The year 2020 has brought countless unexpected events to society’s front door. From wars to wildfires, earthquakes to public health, and protests to murder hornets, each new scenario raises the same underlying concern for the general public: safety.
Safety with Curb Appeal
Although most businesses and individuals claim safety as a top priority, few are willing to create those safe spaces if it means wearing something uncomfortable, adding steps to a process or installing an eyesore. Many existing safety measures can even have adverse effects. Consider a store whose windows are covered in plywood or a sidewalk guarded on all sides by concrete barriers. These visual cues leave the average person thinking, is it safe for me to be here?
“Everybody wants protection, but the problem is that when you install that protection in the form of bollards or jersey barriers, people don’t like how it looks,” said Jacob Caval, owner of Cavalli Corp in Twin Falls. “Something that is supposed to provide peace of mind actually becomes a problem because it makes people think they have a reason to be afraid.”
Passionate about public safety and tired of seeing civilians injured through preventable acts of terrorism, Jacob came up with a plan to combine art and security into a single product he dubbed ArmourStone. These unique security barriers can be seamlessly tailored to the aesthetics of their surroundings, while providing a level of unmatched cover and durability.
“It can be made to look old or modern, different colors or patterns, and can integrate with all types of surrounding materials like stone, steel and bronze. Each one can have a totally unique look that isn’t intimidating,” Jacob said. “The decorative façade is interchangeable and replaceable.”
Impenetrable to the Core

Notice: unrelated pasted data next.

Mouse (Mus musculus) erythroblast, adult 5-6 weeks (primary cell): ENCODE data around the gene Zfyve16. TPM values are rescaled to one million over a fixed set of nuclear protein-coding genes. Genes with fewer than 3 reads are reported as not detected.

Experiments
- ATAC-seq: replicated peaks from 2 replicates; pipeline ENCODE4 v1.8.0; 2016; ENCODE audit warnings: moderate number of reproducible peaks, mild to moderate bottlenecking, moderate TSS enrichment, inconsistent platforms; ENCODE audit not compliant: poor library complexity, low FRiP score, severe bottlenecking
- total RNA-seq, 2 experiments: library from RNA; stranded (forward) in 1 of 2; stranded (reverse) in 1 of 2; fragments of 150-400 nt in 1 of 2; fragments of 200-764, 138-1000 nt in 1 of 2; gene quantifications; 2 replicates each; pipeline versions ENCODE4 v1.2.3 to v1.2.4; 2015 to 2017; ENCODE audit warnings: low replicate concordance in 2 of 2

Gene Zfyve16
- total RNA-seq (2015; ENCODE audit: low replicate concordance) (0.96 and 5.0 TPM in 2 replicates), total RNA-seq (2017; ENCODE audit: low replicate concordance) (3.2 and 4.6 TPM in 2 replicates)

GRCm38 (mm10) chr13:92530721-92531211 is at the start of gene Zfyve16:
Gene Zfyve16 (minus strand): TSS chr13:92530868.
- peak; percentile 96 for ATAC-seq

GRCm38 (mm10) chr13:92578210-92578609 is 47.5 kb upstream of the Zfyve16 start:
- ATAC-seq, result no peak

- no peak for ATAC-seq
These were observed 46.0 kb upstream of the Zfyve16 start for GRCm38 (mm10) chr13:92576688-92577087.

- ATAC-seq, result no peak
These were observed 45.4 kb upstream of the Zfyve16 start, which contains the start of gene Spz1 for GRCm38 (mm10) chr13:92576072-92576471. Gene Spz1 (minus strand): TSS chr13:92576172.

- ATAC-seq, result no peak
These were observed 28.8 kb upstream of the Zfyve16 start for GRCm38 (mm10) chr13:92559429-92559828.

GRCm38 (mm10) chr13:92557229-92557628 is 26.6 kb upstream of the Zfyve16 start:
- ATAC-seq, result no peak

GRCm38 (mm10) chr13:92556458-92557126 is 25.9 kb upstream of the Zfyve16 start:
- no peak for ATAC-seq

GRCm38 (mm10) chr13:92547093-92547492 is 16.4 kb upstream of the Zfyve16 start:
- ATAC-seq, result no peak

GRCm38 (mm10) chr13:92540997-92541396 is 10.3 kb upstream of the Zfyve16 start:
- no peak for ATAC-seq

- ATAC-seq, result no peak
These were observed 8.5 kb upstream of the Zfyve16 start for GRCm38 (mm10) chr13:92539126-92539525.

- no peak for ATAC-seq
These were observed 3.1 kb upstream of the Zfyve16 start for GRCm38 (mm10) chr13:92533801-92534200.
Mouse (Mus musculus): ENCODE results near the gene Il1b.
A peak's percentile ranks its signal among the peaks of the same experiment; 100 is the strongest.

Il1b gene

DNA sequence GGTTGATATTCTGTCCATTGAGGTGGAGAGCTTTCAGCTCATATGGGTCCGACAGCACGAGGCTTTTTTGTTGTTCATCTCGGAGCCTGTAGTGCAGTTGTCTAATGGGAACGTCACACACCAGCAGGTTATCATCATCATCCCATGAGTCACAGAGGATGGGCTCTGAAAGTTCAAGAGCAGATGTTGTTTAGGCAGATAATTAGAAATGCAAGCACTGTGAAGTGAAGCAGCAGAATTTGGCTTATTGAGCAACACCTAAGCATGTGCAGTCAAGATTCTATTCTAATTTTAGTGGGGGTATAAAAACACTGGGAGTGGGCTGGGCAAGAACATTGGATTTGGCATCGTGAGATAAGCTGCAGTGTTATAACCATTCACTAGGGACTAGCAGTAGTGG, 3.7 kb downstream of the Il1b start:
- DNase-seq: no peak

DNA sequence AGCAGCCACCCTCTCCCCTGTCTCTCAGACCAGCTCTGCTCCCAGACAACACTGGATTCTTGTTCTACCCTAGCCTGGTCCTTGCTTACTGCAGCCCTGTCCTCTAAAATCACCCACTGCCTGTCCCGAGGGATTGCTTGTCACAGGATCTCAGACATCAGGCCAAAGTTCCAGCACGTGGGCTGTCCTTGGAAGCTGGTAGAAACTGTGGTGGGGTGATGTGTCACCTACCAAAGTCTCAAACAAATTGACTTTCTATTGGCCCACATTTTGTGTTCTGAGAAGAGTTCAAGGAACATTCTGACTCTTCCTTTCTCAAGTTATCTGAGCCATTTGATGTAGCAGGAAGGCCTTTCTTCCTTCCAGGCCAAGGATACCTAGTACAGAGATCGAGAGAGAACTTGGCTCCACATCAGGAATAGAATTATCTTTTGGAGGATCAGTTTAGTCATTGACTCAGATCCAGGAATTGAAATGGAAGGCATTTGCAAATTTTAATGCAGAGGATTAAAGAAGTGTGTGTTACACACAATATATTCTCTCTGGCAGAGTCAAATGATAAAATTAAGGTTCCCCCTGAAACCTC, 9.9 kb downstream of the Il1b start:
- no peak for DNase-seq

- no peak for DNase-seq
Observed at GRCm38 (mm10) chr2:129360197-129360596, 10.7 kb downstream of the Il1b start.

Sure, the customization is appealing for businesses, cities and the protection of historic architecture, but how does it fend off rogue vehicles, provide shelter from an active shooter or block streets during events?
Each patented ArmourStone product weighs 3.5 tons and is made of custom concrete reinforced with one-inch rebar. A foot and a half of the structure is secured below ground, while the customizable portion of the barrier sits on the surface like a large flowerpot. By anchoring the product deep beneath the ground, ArmourStone prevents vehicles from deliberately using the barrier as a plow to injure crowds of people.
“A single unit can stop a 15,000-pound truck,” said Jacob. “Add one next to it or behind it and now you are stopping a 30,000-pound truck. We’re working with the University of Texas to conduct testing that will prove this product can stop even a 60,000-pound truck.”
Trucks aren’t the only things stopped cold by an ArmourStone barrier. Jacob’s barriers have also been proven to stop hundreds of rounds of ammunition for up to an hour, creating a safe, sustained cover for civilians or law enforcement.
Testing conducted with the Twin Falls Sheriff’s Office positioned shooters 20 yards away as they fired .308, .556 and 9mm caliber ammunition at the barriers. None of the more than 700 rounds fired were able to penetrate the barrier by more than 50%.
According to a memo from Twin Falls Sheriff Tom Carter and Chief Deputy Don Newman, they believe that if someone had been positioned behind the barrier during the test, that individual “would not have suffered injuries due to penetration of the ArmourStone security barrier.”
Local tests – including one conducted with the Idaho National Lab concluding the ArmourStone barrier can stop a semi-trailer truck moving at 50 mph – are only a fraction of the tests required before Jacob and his wife Gina can begin to sell ArmourStone to cities, government agencies and military departments.
A True Lifesaver
Ultimately, Jacob and Gina envision ArmourStone as another way to give back to the city that took them in more than 30 years ago. Since arriving from Romania as one of the first refugee families in Twin Falls, the Caval family has raised three daughters, run a successful business and dedicated countless hours to community service. Their hope is that ArmourStone will eventually create more than 20 local jobs.
“This could be huge, but we aren’t doing it for the money,” said Gina. “We want to save lives. That’s not easy to do, but we will do it. Once this is on the market, Idaho will be famous for more than just potatoes.”
To learn more about Cavalli Corp and ArmourStone, visit https://www.cavallicorp.com/armourstone. See samples of ArmourStone barriers outside Twin Falls City Hall at 203 Main Avenue East.